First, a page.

Even with integration, discrimination still persisted in the game itself. There are positions that African Americans could not play since they did not possess the intelligence to play the positions. They were often given positions considered as work horse which needed more physical strength like running backs and receivers than mental strength like the quarterback, Anna Marie Frank (2003) argues. This has however changed with time which can be attributed to the changes in the coaching strategies.
The perception that African American athlete is mentally and intellectually inferior to the white athlete has led to the discrimination of the African American from getting leadership and decision making roles in the college and professional sport positions. As Gary Alan sailes(1998) puts it whites are reluctant to hire African Americans into management and head coaching positions in professional and major college sport because they do not have confidence in the intellectual capabilities of African American to manage or coach professional or major college clubs. He goes on to cite the Former Executive for the Los Angeles Dodgers, Al Campamis who made an assertion on national television that African Americans may not have “necessities” to be managers in professional baseball.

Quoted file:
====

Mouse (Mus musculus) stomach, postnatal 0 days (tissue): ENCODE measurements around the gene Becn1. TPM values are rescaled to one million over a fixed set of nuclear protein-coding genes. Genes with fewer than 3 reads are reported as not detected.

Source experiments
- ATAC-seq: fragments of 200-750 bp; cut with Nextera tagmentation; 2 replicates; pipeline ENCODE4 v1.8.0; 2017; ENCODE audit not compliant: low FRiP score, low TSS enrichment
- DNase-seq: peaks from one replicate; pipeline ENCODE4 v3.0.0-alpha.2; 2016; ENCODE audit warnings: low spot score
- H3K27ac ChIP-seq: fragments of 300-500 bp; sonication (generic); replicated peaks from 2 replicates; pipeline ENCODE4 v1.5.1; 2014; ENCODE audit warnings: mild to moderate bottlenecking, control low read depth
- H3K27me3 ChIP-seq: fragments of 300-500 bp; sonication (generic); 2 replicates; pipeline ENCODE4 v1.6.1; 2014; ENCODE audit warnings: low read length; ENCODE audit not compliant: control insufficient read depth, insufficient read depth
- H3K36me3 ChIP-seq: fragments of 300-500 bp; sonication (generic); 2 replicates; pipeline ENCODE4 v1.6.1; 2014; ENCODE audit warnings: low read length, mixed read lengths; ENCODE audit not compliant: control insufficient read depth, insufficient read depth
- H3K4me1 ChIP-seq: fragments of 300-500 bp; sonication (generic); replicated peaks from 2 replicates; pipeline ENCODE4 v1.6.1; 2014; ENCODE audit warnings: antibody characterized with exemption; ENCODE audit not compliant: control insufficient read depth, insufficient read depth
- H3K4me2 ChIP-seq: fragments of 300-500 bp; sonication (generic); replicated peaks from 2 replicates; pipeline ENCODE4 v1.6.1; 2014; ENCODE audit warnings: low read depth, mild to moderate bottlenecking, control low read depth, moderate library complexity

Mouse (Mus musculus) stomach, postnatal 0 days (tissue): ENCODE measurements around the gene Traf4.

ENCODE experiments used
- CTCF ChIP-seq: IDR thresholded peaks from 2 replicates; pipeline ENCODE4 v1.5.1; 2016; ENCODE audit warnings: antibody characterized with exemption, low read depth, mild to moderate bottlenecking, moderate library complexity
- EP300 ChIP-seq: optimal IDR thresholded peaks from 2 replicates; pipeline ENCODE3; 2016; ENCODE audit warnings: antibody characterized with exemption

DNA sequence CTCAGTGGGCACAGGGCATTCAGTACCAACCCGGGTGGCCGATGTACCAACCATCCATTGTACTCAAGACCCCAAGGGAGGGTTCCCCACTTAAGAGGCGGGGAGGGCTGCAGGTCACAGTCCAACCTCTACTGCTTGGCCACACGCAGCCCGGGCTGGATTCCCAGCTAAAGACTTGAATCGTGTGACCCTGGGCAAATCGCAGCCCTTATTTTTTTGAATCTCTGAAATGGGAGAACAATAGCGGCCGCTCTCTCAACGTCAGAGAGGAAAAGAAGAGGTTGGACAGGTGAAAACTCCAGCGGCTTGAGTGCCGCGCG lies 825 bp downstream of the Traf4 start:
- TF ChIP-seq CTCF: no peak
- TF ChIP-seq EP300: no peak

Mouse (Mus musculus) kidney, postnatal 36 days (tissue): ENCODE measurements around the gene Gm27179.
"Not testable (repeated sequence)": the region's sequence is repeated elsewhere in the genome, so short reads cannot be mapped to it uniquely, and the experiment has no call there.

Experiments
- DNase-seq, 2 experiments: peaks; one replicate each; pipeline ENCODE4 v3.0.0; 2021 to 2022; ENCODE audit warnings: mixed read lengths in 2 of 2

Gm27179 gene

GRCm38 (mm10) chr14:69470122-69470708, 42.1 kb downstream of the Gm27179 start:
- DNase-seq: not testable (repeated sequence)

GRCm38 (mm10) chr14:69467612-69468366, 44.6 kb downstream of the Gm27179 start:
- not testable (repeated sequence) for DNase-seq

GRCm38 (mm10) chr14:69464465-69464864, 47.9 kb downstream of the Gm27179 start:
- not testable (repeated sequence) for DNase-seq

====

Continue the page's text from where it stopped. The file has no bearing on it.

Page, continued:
The integration of African American in sports played a major role in breaking the racial barrier in the country. They have gone on to represent America in the international games such as the Olympics and brought a lot of honour to the country. However there are still areas that the barriers have not been completely broken such as leadership issues but may be with time it can be achieved. Through sports African Americans have succeeded in life in terms of financial and educational status. As Martin Luther King stated, integration of African Americans in sports has helped them to be judged not just by the colour if their skin but by their character and ability thereby making sports a very important medium of social change.
Charles K. Ross, Outside The Lines: African Americans and the integration of the National Football League. New York and London: New York University Press, 1999
David W. Zang, Fleet Walker’s Divided Heart Lincoln, Nebraska: University of Nebraska Press, 1995
Frank, M. Anna, Sports and education: A Reference Handbook (Contemporary Education Issues), ABC-CLIO, 2003.
Howard W. Rosenberg, Cap Anson 4: Bigger Than Babe Ruth: Captain Anson of Chicago Arlington, Virginia: Tile Books, 2006.
Sailes, A. Sailes, African Americans in Sport, Transaction Publishers, 1998.
Towle, Mike. I Remember Arthur Ashe. City: Cumberland House Publishing, 2001